Writing fiction is a gloriously self-indulgent activity. (Well, the first draft anyway). Why? It allows you to gather the moods, places, characters, issues and items that intrigue you most, and write them into a world you can share with others. All the other stuff you can just ignore. (Well, until an editor has had a look at your manuscript). And one of the easiest starting points is a journal or diary.
John Berendt, author of Midnight in the Garden of Good and Evil, offers this practical advice: 'Keep a diary, but don't just list all the things you did during the day. Pick one incident and write it up as a brief vignette. Give it color, include quotes and dialogue, shape it like a story with a beginning, middle and end – as if it were a short story or an episode in a novel. It's great practice. Do this while figuring out what you want to write a book about. The book may even emerge from within this running diary.'
This overlaps a little with the 'morning pages' advocated by Julia Cameron, author of The Artist's Way, as a way for burnt-out writers, artists and other creatives to rediscover their inspiration and sense of purpose. She recommends filling three A4 pages with handwriting – just stream of consciousness: thoughts, worries, weirdness – first thing each morning, to release them from your headspace. The idea is that you once you've written about how you're going to sort out your blocked drain, for example, your mind is free to pursue higher thoughts.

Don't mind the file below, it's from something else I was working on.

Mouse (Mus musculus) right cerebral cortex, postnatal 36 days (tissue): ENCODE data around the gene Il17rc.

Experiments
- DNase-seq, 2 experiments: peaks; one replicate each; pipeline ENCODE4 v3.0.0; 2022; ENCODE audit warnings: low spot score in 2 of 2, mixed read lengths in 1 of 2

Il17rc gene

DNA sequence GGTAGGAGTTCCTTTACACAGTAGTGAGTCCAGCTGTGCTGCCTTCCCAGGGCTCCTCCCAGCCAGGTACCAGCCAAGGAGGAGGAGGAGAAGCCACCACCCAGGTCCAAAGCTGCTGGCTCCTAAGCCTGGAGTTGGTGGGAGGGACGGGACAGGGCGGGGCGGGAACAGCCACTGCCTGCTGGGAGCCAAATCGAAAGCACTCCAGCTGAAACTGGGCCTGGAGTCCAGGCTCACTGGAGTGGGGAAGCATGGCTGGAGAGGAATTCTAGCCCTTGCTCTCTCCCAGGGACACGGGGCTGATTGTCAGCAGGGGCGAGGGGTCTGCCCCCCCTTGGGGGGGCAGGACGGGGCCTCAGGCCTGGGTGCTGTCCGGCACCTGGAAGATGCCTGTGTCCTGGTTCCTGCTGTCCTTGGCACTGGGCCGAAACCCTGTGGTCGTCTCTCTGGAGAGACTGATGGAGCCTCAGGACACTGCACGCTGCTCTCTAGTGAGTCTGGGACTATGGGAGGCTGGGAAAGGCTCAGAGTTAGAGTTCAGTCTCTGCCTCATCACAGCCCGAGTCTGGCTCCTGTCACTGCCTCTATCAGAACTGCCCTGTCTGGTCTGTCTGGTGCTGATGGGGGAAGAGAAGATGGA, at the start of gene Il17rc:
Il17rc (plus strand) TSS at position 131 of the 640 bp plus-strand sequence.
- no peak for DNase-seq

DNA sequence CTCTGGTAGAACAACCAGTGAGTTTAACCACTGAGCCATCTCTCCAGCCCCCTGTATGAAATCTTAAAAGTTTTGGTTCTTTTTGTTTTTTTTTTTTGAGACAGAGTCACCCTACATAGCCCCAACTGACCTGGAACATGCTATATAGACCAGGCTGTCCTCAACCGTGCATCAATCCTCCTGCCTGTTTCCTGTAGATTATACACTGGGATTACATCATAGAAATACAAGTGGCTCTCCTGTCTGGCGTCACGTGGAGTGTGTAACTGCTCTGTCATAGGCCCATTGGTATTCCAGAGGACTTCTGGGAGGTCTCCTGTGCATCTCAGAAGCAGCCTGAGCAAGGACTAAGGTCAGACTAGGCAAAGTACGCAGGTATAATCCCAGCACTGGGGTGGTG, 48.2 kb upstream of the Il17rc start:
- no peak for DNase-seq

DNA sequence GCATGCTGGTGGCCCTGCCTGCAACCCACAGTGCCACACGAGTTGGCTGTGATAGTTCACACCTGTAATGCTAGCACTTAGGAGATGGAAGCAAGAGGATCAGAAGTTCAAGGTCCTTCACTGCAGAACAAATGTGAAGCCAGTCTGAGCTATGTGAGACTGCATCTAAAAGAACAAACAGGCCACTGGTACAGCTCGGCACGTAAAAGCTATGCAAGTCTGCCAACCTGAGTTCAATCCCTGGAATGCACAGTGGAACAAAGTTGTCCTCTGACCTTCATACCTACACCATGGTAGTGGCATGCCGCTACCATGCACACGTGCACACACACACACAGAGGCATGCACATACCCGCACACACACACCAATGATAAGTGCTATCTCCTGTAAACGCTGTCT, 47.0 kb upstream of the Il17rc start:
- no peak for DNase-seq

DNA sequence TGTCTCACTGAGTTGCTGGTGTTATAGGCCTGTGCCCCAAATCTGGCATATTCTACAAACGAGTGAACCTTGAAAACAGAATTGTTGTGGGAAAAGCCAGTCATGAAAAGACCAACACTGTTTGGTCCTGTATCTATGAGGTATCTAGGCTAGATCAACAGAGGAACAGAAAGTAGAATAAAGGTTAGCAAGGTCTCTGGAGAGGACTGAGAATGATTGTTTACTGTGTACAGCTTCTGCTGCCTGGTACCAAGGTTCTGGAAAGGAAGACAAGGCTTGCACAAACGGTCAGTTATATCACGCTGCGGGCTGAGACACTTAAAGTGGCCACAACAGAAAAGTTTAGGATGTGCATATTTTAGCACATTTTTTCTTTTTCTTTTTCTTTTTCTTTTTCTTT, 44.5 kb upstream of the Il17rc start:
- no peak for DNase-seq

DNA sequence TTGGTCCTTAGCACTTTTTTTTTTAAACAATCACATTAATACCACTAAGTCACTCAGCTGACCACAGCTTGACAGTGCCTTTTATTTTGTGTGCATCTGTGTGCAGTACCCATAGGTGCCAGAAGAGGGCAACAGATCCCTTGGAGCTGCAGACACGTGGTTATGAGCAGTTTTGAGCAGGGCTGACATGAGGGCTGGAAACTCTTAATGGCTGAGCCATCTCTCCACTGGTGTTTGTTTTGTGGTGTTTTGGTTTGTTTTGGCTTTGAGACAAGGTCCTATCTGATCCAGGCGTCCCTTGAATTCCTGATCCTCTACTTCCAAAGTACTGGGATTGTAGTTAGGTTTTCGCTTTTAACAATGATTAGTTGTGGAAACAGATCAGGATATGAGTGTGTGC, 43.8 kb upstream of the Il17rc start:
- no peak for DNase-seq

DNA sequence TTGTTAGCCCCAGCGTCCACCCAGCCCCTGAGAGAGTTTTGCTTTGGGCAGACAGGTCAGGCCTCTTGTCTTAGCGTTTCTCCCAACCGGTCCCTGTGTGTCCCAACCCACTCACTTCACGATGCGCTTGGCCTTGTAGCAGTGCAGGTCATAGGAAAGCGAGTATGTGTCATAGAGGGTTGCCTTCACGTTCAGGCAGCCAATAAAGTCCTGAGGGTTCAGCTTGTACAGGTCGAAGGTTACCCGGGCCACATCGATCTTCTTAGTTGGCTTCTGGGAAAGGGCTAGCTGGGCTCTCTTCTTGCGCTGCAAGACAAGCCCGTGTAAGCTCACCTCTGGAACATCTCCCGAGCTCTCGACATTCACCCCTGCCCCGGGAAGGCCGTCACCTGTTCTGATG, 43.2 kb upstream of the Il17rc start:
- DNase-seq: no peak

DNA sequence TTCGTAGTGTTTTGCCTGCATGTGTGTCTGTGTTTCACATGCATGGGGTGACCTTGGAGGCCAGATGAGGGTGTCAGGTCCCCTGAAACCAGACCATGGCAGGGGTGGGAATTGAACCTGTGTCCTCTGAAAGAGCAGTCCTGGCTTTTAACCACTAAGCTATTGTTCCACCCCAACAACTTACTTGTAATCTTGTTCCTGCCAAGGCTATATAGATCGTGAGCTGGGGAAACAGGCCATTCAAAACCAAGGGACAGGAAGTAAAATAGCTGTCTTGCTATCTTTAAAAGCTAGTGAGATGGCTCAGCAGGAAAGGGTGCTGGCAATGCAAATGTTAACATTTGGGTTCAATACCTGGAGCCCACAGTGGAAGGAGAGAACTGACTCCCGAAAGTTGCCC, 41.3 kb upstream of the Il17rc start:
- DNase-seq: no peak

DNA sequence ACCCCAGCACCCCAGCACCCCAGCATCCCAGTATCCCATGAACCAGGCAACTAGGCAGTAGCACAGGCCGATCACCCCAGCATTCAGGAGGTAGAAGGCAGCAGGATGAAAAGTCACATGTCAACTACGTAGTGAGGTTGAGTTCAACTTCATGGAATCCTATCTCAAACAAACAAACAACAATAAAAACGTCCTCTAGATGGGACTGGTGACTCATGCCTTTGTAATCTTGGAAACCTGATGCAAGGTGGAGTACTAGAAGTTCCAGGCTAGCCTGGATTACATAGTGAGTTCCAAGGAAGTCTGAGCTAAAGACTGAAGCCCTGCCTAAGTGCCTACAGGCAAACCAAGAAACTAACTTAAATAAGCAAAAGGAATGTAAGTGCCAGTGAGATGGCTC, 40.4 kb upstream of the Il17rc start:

A useful exercise, after 12 weeks of morning pages, is to take a highlighter and go through them to mark recurrent ideas: these trends show you what keeps coming up for you. For me, buying an easel kept surfacing in my morning pages. What was stopping me from buying one and starting to paint again? They're expensive, duh. And if I bought an easel I'd actually have to, er, paint. But I bought one, finally. Then I wrote a novel.
I've also written in a journal every couple of days since the age of ten. Occasionally I dip into one. Doing this a few years ago, I saw some trends emerge and started writing a list of the things I realised I enjoyed writing about: Cape Dutch houses, farms, history, politics, human rights, self-development, books, sensuality, sumptuous meals, opera, wit, offbeat moments in everyday life, chocolate, lists… In fact, I decided to create a whole fictionalised world around those things I love and write about naturally: The Presence of Peacocks or How to Find Love and Write a Novel was the result.
In your diary, you might just find yourself as an author.